Signs of Higher and Lower Culture

Here Nietzsche criticizes Darwin, as he frequently does, as naive and derivative of Hobbes and early English economists and without an account of life from the "inside" (and consider in this light Darwin's own introduction to the first edition of Origin) (consider also Nietzsche's critique to the effect that Darwinism, as typically understood, is trading in a new version of the Providential):
"Wherever progress is to ensue, deviating natures are of greatest importance. Every progress of the whole must be preceded by a partial weakening. The strongest natures retain the type, the weaker ones help to advance it.
Something similar also happens in the individual. There is rarely a degeneration, a truncation, or even a vice or any physical or "moral" loss without an advantage somewhere else. In a warlike and restless clan, for example, the sicklier man may have occasion to be alone, and may therefore become quieter and wiser; the one-eyed man will have one eye the stronger; the blind man may see deeper inwardly, and certainly hear better. To this extent, the famous theory of the survival of the fittest does not seem to be the only viewpoint from which to explain the progress of strengthening of a man or of a race."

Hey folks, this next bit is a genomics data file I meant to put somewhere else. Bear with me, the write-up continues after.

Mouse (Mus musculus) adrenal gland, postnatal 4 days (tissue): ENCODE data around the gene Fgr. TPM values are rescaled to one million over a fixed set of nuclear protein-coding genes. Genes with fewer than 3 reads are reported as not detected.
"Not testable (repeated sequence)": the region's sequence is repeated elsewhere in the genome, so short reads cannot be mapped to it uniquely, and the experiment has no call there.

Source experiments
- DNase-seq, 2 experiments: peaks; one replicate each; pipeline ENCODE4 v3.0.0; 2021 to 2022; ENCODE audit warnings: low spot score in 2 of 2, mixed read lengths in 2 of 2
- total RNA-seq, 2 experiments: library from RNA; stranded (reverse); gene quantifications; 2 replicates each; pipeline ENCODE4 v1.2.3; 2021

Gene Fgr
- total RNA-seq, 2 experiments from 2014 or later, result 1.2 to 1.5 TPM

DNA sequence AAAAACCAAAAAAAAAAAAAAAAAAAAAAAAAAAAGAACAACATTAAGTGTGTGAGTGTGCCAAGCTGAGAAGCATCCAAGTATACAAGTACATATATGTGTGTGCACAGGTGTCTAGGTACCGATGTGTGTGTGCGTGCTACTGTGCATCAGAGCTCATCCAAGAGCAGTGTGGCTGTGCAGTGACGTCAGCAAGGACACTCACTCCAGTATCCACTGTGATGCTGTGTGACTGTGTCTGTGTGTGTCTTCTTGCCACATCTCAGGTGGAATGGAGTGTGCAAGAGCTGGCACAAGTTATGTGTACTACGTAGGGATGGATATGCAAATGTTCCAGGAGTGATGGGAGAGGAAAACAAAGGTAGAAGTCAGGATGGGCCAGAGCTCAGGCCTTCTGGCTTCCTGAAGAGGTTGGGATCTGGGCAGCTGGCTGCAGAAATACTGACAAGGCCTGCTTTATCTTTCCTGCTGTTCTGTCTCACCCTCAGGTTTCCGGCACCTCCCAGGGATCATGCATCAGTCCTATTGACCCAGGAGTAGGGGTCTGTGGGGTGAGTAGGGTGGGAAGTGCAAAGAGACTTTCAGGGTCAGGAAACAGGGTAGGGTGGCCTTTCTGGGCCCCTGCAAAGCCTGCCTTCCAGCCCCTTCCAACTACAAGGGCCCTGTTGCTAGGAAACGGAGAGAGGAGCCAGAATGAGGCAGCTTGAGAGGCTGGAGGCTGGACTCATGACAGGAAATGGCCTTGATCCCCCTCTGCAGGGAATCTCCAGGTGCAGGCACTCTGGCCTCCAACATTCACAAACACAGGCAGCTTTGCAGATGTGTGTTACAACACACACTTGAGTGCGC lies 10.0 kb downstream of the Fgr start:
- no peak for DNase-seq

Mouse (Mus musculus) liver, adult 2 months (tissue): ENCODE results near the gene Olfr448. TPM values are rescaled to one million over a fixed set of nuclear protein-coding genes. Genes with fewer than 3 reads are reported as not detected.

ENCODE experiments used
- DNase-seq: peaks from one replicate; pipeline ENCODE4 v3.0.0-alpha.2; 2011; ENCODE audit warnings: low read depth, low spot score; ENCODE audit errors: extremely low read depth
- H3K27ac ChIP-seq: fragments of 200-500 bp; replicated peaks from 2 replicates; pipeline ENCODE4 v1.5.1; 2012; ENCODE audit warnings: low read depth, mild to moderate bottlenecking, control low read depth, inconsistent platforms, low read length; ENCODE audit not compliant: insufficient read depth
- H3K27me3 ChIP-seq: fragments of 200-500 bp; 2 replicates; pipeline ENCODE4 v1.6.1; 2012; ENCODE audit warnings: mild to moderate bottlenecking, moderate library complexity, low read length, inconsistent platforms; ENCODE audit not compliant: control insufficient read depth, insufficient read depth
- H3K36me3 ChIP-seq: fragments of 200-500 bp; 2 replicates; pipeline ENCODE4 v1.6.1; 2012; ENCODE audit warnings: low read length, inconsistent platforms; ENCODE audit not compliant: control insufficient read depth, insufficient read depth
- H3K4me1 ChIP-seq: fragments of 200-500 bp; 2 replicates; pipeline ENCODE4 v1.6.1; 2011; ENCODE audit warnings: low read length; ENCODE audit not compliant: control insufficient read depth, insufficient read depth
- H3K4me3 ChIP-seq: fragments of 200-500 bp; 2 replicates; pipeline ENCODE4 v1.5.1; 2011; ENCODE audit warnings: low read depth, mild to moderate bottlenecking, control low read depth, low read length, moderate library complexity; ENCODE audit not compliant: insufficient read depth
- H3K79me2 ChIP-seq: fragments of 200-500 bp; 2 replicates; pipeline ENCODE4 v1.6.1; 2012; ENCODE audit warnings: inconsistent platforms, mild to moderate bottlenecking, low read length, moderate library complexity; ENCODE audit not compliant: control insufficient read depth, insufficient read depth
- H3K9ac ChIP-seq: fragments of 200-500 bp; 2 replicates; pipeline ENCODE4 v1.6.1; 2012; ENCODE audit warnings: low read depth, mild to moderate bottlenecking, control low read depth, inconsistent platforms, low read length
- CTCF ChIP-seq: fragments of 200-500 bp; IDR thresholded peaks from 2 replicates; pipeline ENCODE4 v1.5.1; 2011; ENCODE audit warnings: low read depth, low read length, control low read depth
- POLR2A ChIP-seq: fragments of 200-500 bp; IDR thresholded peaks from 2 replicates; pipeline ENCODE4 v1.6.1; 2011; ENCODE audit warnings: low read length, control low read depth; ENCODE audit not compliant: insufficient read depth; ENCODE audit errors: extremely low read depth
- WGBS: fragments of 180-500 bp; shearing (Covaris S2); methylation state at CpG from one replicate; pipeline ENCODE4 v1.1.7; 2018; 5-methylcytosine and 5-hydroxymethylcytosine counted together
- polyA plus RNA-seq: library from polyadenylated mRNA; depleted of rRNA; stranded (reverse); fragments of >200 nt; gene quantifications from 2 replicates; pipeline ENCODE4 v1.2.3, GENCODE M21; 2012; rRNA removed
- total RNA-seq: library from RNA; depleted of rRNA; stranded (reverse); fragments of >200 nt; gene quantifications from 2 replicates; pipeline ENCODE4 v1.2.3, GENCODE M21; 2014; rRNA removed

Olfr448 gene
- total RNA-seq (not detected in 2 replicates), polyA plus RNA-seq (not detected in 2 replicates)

(See Twilight of the Idols for more of Nietzsche's critique of Darwin.)
Nietzsche writes of the “free spirit” or “free thinker” (Freigeist), and his role in society, a sort of proto-Übermensch, forming the basis of a concept he extensively explores in his later work Thus Spoke Zarathustra. A free spirit is one who goes against the herd, and “onwards along the path of wisdom” in order to better society. "Better," for Nietzsche, appears to mean ordered toward the production of rare genius and is hardly to be confused with what "a newspaper reader," as Nietzsche might put it, would expect. The essential thing to keep in mind in considering Zarathustra, of course, is that Nietzsche presents Zarathustra as failing.